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General Obligation Bond

In the United States, a municipal bond in which the issuing locality pledges to use all revenues at its disposal to pay bondholders, including the raising of property taxes. Should a sufficient number of residents not pay their property taxes that it impacts revenue for bondholders, the terms of the bond legally require the municipality to raise property taxes to make up the shortfall. There are two basic types of general obligation bonds. A limited GO allows for the raising of property taxes up to a certain percentage, while an unlimited GO theoretically allows the municipality to levy taxes of up to 100% of a property's value. Because an unlimited GO provides a great incentive to pay property tax on time, and because many states only allow such a bond to be issued following a vote on the matter, credit ratings agencies usually rate them higher. However, both types of GO are generally rated highly.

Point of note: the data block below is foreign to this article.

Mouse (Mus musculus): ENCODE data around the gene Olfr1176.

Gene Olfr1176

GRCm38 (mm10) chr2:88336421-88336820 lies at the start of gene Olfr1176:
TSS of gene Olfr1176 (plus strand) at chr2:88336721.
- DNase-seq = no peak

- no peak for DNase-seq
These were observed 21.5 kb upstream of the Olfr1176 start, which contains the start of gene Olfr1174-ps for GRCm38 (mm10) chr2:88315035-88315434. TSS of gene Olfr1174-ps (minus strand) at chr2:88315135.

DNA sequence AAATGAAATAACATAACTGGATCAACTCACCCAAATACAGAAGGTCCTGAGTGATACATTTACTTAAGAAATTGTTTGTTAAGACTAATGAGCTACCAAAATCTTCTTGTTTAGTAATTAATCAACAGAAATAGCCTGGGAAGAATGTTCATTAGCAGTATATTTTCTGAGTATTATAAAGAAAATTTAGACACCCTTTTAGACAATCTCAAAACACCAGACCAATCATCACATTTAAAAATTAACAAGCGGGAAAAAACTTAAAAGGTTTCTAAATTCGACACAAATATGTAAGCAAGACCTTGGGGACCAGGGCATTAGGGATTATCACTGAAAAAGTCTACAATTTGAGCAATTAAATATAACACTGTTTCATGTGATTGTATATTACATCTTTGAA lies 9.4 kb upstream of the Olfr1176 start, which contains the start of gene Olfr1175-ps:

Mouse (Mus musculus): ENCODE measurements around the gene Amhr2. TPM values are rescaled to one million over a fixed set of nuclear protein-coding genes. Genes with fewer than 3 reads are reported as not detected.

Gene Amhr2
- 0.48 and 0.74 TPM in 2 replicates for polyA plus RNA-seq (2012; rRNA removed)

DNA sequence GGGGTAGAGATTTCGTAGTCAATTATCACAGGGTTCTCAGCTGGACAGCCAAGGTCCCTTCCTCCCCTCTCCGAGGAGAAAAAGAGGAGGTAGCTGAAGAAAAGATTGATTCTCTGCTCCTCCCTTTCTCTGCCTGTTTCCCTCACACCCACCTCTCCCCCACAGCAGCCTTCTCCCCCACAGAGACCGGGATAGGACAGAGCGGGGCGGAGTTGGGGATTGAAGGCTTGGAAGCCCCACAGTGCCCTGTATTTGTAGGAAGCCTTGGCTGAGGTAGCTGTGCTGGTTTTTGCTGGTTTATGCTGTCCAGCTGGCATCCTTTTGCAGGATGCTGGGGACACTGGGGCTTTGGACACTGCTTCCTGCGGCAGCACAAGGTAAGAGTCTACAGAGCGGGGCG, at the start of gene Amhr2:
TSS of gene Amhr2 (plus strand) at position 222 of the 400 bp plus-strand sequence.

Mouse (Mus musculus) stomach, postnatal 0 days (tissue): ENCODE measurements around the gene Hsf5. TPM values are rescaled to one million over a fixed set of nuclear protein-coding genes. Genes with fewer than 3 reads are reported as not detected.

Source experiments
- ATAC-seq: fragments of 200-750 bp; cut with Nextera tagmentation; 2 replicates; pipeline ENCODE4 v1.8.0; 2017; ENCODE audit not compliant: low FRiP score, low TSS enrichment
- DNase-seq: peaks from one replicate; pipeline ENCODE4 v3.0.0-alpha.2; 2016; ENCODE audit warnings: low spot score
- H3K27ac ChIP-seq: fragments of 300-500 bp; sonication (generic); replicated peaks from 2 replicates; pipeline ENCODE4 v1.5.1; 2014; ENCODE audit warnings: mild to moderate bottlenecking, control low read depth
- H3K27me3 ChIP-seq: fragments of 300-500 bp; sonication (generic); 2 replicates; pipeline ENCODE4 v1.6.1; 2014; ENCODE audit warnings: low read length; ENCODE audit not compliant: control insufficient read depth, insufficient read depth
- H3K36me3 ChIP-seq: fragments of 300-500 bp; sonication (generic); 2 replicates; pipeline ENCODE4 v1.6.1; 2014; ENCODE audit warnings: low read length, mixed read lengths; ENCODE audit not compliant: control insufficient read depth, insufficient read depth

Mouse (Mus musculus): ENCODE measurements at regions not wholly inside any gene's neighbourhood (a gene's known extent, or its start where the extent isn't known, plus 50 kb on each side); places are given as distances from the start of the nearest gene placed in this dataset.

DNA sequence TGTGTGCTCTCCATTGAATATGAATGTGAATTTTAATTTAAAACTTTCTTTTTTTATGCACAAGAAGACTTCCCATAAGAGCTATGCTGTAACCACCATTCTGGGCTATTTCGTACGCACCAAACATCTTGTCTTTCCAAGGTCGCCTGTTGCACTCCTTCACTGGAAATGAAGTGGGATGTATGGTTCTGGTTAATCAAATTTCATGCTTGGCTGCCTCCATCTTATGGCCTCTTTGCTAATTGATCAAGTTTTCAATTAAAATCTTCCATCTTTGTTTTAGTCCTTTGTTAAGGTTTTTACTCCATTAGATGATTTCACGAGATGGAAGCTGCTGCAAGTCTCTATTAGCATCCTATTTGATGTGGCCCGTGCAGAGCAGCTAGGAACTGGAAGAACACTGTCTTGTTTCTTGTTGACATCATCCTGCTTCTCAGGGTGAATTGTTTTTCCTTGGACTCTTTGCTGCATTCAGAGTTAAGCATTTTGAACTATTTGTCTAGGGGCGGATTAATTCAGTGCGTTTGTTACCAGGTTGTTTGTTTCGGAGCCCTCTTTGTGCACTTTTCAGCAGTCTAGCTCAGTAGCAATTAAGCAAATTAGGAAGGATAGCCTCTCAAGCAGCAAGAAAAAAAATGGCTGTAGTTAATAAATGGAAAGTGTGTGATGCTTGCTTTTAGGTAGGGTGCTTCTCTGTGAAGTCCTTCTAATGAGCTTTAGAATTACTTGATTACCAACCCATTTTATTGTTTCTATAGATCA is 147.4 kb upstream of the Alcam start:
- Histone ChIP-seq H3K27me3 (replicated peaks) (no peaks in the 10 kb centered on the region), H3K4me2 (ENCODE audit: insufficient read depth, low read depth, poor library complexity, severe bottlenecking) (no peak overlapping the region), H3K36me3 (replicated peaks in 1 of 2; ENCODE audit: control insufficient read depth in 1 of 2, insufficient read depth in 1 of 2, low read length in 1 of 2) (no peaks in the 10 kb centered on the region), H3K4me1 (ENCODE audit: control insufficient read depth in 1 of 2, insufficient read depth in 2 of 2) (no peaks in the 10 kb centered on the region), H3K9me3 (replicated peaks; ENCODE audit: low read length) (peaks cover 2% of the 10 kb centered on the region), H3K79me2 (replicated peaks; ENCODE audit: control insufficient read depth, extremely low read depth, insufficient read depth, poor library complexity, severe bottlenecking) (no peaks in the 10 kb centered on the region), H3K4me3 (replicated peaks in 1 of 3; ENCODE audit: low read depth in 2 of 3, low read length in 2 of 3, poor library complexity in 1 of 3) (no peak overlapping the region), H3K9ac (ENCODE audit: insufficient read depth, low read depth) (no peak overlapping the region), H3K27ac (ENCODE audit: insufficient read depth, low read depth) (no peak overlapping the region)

To trade, especially at a given price. For example, one may say that a stock "goes" at $10, meaning that one may trade at its current share price of $10.


References in classic literature ?
I, too, go on and on, because I am strong on the trail and because I am greatly paid.
That's why my inventive friend was so anxious to go on this expedition when he learned Beecher was to go.
So he remained, and let the others go on without him.
As to the arguments which my reason dictated for persuading me to lay down, avarice stepped in and said, 'Go on, go on; you have had very good luck; go on till you have gotten four or five hundred pounds, and they you shall leave off, and then you may live easy without working at all.